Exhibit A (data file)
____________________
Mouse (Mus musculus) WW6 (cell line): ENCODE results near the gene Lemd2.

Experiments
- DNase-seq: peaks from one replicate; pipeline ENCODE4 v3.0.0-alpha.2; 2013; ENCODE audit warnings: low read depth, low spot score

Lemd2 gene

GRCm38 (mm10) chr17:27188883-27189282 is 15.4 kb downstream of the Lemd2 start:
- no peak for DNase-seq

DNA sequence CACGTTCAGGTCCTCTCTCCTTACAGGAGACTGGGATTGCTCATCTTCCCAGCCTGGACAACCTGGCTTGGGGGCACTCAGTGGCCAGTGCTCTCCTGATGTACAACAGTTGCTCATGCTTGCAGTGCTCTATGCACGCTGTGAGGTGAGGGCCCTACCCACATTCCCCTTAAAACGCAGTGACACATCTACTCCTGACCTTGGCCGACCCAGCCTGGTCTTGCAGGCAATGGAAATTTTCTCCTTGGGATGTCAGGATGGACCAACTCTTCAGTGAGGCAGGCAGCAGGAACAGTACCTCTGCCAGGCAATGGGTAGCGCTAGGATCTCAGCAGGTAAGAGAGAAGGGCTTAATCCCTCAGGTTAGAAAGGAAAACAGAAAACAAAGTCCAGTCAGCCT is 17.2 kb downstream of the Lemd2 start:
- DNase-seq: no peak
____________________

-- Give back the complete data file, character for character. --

Mouse (Mus musculus) WW6 (cell line): ENCODE results near the gene Lemd2.

Experiments
- DNase-seq: peaks from one replicate; pipeline ENCODE4 v3.0.0-alpha.2; 2013; ENCODE audit warnings: low read depth, low spot score

Lemd2 gene

GRCm38 (mm10) chr17:27188883-27189282 is 15.4 kb downstream of the Lemd2 start:
- no peak for DNase-seq

DNA sequence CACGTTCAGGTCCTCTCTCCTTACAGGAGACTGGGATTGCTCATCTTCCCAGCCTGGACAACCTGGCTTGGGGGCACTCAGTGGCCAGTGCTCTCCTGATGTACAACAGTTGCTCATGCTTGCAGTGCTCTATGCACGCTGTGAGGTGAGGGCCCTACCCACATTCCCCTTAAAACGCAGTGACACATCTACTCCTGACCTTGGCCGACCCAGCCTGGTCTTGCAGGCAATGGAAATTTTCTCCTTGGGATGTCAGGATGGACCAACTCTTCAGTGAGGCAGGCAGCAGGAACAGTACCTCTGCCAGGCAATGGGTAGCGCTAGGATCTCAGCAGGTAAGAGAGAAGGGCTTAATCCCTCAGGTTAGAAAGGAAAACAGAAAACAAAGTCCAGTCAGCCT is 17.2 kb downstream of the Lemd2 start:
- DNase-seq: no peak